Obviously, with the issue that took place at the church recently with Father Michael Pfleger and then of course the whole issue with Jeremiah Wright, from Obama's standpoint it was such a distraction not just in terms of him as a individual running for president, but also what folks are telling me about the pressure put on the church in terms of people calling and videotaping messages. And it was a matter of a scrutiny being placed on the church and obviously a problem he was faced with the problems of pulpit. Even when he wasn't there, obviously the history of his being a member there for 20-plus years.

BROWN: We should remind people, Father Pfleger is a Catholic priest who gave a sermon about a week ago at Obama's church in which he made fun of and mocked Hillary Clinton. And Father Pfleger has since apologized for it. And Obama has a long relationship with Father Pfleger that goes back -- this is what I'm referencing right now, you can see the video of Father Pfleger from the day he did this sort of mocking impersonation of Hillary Clinton to the congregation there.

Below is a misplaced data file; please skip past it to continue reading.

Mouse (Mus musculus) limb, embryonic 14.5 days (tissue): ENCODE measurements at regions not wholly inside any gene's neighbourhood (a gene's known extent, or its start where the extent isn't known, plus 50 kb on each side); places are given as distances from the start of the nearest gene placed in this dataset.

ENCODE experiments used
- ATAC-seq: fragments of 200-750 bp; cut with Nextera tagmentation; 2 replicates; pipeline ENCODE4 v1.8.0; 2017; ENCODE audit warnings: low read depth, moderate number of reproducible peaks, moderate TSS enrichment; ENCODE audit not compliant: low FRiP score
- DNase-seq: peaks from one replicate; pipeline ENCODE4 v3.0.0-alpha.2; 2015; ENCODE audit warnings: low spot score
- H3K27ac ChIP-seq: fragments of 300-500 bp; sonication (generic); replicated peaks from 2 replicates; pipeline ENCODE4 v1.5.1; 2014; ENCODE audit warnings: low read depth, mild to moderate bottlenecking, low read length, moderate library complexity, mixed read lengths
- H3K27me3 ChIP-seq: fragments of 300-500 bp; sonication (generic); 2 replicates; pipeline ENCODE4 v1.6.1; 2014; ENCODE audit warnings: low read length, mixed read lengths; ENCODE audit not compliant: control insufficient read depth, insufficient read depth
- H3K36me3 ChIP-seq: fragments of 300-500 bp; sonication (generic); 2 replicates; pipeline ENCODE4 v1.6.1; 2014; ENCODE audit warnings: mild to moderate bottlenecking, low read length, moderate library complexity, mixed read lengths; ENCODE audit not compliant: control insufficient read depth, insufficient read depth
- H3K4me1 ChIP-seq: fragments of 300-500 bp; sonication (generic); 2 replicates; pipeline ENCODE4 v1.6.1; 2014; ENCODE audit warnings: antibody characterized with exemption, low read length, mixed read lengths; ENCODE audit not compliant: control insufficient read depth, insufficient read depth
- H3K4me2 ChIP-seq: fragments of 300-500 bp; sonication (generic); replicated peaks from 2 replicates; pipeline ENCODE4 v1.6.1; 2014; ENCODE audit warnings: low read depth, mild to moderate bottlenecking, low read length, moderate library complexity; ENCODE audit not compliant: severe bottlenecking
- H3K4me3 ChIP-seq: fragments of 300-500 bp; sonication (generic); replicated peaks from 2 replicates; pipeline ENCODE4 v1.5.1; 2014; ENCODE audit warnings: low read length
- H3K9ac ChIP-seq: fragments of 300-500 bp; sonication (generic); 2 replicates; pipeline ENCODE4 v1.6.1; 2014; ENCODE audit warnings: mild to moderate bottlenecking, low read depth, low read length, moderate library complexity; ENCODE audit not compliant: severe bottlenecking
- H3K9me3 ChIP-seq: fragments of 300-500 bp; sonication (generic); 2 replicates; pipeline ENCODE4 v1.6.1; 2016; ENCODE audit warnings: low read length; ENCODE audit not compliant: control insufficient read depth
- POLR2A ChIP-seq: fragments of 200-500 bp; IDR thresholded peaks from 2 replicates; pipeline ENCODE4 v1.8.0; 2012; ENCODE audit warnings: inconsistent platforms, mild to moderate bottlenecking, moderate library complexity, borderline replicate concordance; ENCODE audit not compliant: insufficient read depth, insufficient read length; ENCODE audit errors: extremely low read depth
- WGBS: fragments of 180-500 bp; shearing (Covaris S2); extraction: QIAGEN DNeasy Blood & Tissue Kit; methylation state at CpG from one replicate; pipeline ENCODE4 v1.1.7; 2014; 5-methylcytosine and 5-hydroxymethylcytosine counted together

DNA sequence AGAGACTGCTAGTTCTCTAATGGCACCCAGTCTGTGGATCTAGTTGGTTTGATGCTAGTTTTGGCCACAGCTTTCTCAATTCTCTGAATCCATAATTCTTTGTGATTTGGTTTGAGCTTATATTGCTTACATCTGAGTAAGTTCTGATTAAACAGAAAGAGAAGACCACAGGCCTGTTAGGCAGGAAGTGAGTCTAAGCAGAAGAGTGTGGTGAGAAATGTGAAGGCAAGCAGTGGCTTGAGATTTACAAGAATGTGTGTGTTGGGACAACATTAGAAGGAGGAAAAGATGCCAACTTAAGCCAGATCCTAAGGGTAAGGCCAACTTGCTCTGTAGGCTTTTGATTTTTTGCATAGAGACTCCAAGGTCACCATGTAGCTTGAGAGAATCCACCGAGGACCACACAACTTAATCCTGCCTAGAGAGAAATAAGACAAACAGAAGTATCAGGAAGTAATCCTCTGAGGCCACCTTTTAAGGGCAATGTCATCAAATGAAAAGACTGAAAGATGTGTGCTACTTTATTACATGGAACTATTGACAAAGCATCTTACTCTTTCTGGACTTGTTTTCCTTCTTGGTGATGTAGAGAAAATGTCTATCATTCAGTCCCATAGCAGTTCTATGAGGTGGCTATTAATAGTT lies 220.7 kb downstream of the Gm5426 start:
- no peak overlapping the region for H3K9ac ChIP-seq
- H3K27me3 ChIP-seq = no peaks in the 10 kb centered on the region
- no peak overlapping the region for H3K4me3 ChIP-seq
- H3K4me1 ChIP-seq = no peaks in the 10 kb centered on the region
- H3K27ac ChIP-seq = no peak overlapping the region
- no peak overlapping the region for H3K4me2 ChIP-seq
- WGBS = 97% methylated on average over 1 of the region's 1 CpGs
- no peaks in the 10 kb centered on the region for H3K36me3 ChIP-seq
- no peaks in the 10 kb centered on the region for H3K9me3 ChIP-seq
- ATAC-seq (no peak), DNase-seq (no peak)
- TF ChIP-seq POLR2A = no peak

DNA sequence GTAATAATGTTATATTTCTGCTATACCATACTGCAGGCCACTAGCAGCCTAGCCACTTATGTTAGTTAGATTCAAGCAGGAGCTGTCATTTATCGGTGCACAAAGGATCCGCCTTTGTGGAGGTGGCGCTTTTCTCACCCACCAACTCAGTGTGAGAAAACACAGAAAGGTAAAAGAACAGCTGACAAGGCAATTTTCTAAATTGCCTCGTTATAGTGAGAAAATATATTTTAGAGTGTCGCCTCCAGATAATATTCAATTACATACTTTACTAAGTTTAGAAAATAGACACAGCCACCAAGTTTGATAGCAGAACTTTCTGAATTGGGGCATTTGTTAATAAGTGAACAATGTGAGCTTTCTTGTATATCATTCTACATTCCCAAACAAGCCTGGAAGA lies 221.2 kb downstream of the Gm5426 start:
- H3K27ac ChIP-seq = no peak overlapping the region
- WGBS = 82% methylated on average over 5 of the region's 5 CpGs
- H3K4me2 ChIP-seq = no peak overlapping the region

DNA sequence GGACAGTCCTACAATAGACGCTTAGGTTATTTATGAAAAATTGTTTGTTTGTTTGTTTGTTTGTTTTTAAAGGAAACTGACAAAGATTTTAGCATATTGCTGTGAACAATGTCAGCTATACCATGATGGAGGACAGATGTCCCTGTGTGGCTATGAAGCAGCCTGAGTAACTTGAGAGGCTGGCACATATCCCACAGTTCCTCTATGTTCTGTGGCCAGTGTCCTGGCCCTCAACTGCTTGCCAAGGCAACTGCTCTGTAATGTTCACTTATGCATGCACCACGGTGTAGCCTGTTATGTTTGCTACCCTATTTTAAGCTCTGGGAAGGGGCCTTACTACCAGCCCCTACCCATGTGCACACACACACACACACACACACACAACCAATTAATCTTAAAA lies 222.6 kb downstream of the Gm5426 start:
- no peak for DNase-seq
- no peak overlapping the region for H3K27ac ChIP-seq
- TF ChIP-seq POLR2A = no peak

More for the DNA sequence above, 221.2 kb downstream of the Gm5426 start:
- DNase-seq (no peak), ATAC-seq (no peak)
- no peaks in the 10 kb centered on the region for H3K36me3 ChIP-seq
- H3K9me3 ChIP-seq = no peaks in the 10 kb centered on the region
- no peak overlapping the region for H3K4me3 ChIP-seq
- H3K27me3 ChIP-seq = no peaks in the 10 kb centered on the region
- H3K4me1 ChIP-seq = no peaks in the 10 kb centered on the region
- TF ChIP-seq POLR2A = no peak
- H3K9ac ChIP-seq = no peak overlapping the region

Do you think it was this? This got a lot of attention over the last few days, that sort of the straw that broke the camel's back, if you will, Roland?

MARTIN: It is a lot of the issues -- if you are the president what can you control. You want to be able to control your campaign and control message. Here you have a church under scrutiny and comments being made, no matter what anybody said from the pulpit it will come back to Obama and his campaign. Again, it's certainly makes political sense to make a move, if you make it as a member resigning from a church, you know, I belong to many churches. People resign from churches all of the time for a variety of reasons. This is a whole different kind of resignation obviously. That's what you see happening here.